To some, crime noir is a subgenre set in grim urban environments, featuring petty criminals and desperate characters, permeated by a sense of disillusionment. I favour a wider lens. In the North Noir (Detective Naslund) series, crime noir is less bleak. It is more like life itself: not always dark, not always light.
Crime noir is linked to film noir, to movies such as The Maltese Falcon, which was first a novel. In a noir detective novel, the main character is sharp-witted and/or sharp-tongued. No quarter is given. Criminals try to rig the system, but fail.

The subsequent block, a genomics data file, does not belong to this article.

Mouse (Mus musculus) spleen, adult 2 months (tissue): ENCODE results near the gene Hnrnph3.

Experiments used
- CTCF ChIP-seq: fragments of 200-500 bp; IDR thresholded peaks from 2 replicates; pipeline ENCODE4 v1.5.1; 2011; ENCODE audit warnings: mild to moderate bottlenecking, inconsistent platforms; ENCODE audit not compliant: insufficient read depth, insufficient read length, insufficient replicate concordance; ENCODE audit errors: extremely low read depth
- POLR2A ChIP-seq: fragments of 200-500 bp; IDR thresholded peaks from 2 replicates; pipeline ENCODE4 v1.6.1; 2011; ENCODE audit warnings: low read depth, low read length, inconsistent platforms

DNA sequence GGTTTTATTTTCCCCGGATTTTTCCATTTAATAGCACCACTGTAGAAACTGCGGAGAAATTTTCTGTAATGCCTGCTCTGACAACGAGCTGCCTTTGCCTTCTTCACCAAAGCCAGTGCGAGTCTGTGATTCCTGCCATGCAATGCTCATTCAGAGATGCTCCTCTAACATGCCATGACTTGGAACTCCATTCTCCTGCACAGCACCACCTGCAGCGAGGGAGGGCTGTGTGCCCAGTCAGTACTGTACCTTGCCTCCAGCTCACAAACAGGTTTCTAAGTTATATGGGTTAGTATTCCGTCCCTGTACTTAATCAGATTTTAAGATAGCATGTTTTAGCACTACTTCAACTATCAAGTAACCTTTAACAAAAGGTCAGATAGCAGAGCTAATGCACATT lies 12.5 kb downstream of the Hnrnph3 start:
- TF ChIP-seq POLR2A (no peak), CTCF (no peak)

Of course, noir detectives aren’t lily white. They cross lines, some more egregious than others, which they breach for the sake of efficiency or to apprehend criminals. Noir detectives are crime fiction’s dark angels. They know darkness, but follow the light.